I enjoy writing as a 'side' interest and I have written 10 short stories (which are approximately 1,750 words each). I am publishing them as standalone ebooks (or 'estories' if there is such a term) on Amazon. Each story has its own cover and can be purchased for $0.99. (This is the minimum price I can set on Amazon for the three month exclusive period and I am happy with it - this site helped me very much - see one of the answers here - Thank you!)

I see that a majority of ebooks on Amazon (and other platforms) are bigger than short stories. Some are novellas and others are novels.

I don't intend to write a novel, as I don't have a lot of spare time and, more importantly, I cannot bring myself to it. I just love writing short stories because they are manageable for me and the full plot can be revealed in one sitting/reading.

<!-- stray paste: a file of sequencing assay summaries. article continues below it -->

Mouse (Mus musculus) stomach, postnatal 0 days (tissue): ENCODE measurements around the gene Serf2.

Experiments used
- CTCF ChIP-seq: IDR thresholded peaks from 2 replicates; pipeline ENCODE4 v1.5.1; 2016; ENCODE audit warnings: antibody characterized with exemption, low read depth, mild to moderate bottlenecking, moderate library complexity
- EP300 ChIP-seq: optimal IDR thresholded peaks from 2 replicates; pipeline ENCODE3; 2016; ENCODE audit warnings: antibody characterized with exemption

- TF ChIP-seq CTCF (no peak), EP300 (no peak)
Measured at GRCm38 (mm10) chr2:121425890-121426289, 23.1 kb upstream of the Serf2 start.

I may put them in a collection but for the time-being, they are individual pieces. (This is a marketing consideration as I may sell five stories for $4.99 compared to a collection of five stories for (say) $2.99.)

Question: What is the current state of the short-story market, for individual stories and for collections, particularly for ebooks? What are trends in sales, readership, and profit?

In particular, do people still read short stories for writers like me to continue writing in this genre?

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    A good answer to this question will provide some data -- survey of what's currently on the market, info from publishers, and the like. Anecdotal answers ("I read short stories all the time" "I read one three years ago" etc) are not really what we're looking for here. Thanks. Jul 4, 2013 at 1:55